After firing their rifles at Crazy Horse, the soldiers had to reload. It was then that the Indians rose up and charged. Among the soldiers, panic ensued; those gathered around Calhoun Hill were suddenly cut off from those stretching along the backbone toward Custer Hill, leaving each bunch vulnerable to the Indians charging them on foot and horseback.

The soldiers’ way of fighting was to try to keep an enemy at bay, to kill him from a distance. The instinct of Sioux fighters was the opposite-to charge in and engage the enemy with a quirt, bow or naked hand. There is no terror in battle to equal physical contact-shouting, hot breath, the grip of a hand from a man close enough to smell…

Read more:…

Native American Netroots Web BadgeCross Posted at Native American Netroots

 An ongoing series sponsored by the Native American Netroots team focusing on the current issues faced by American Indian Tribes and current solutions to those issues.


SD Attorney General

( – promoted by navajo)

Ron VoleskySouth Dakota is a state which has a bit of a reputation in being insensitive to the rights of American Indians, regardless of whether those rights stem from citizenship (such as voting rights) or from the U.S. Constitution (such as tribal sovereignty). The top law enforcement person in the state is the Attorney General, an elective position. At the present time an enrolled member of the Standing Rock Sioux Tribe, Ron Volesky, is running for this office.

In order to win the race, Volesky will need to have a large turnout from all nine of the Indian reservations within the state. Republicans, as usual, will be working to discourage Indians from voting. According to Volesky:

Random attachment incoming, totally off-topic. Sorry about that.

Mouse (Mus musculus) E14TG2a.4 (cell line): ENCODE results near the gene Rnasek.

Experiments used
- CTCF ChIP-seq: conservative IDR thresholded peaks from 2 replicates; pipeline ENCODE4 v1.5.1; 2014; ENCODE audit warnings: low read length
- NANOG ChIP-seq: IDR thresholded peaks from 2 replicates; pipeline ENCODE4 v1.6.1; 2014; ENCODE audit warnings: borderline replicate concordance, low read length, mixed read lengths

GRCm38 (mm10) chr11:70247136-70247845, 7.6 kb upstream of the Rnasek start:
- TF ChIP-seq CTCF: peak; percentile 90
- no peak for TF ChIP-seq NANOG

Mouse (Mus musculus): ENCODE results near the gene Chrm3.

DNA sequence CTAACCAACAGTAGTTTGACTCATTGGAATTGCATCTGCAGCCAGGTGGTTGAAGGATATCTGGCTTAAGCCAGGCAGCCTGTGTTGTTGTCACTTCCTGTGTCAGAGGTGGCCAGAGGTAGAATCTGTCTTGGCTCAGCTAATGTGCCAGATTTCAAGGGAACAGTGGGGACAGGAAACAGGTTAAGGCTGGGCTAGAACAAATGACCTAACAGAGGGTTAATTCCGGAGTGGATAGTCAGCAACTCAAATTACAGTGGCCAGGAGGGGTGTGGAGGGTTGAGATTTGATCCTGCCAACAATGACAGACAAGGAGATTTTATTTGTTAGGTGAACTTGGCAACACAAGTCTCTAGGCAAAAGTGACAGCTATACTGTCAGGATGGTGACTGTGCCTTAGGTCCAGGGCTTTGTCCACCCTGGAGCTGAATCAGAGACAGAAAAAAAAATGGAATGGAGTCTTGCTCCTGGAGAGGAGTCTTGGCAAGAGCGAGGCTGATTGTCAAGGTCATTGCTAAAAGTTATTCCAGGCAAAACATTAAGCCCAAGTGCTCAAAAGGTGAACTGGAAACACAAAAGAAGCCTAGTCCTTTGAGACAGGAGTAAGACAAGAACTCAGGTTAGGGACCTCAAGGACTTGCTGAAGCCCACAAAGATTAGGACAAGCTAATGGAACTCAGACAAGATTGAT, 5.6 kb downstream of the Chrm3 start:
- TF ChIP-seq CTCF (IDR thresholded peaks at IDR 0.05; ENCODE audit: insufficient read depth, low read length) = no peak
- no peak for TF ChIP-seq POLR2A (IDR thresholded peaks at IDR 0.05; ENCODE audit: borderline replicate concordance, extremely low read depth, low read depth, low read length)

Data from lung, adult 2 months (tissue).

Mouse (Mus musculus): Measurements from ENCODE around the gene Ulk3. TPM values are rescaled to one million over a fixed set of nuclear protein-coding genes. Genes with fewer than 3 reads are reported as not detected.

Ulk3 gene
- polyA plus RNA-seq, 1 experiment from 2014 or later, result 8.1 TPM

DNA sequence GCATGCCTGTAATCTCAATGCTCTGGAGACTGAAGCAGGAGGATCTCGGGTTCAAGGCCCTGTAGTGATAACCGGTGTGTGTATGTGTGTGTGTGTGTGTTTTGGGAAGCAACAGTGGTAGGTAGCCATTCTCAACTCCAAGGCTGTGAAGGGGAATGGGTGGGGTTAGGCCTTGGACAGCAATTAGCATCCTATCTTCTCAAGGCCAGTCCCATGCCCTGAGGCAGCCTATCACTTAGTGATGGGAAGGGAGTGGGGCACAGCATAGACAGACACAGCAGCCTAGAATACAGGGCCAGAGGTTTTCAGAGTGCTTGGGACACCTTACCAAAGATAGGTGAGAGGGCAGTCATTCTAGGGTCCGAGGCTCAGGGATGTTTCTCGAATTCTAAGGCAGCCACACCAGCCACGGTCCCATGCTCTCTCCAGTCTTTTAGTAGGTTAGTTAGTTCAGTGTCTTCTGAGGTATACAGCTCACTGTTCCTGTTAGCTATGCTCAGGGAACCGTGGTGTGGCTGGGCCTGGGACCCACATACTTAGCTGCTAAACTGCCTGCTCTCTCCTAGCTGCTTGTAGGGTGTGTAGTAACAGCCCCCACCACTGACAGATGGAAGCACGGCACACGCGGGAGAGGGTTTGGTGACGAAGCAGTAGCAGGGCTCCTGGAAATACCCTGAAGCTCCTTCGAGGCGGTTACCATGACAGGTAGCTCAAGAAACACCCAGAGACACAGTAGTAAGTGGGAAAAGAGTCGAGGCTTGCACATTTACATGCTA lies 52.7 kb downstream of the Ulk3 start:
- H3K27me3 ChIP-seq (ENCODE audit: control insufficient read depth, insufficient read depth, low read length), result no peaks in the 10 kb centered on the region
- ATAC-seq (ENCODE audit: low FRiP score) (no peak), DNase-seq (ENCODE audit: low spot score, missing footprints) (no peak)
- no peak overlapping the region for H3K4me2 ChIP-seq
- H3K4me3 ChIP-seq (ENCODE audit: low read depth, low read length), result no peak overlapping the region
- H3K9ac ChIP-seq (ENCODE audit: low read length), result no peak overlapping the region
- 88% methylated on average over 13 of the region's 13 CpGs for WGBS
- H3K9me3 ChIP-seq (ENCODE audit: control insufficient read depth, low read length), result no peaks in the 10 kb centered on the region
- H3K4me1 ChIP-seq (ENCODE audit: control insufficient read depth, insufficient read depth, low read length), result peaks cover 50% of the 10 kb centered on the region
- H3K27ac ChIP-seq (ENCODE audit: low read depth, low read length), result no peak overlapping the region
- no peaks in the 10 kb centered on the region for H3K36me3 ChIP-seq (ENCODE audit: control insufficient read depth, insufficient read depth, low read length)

I’ve got the experience to meet the challenges in that office, but I need help from the Indian vote. I ask South Dakota’s Native Americans to empower themselves so that we get a good vote on Nov. 2.

Volesky has served in both the South Dakota house of representatives and in the South Dakota state senate. With regard to education, he earned his B.A. at Harvard in government and international relations, his M.S. in journalism and mass communication from South Dakota State University-Brookings, and his J.D. degrees at the University of South Dakota–Vermillion.

He has his own law firm in Huron where he spent three years on the City Commission.

Recognizing that there are many issues in South Dakota that concern the state’s tribes, he has said:

As attorney general, I plan to visit each of the tribes regularly, discussing issues, as well as listening to their concerns.

Some of the concerns about Indian voting in South Dakota have been discussion in other diaries:

Diluting the Indian Vote…

Aji’s diaries on:

GOP Attempting to Suppress Native American Vote…

Indian Voter Registration…

Stop GOP Suppression:…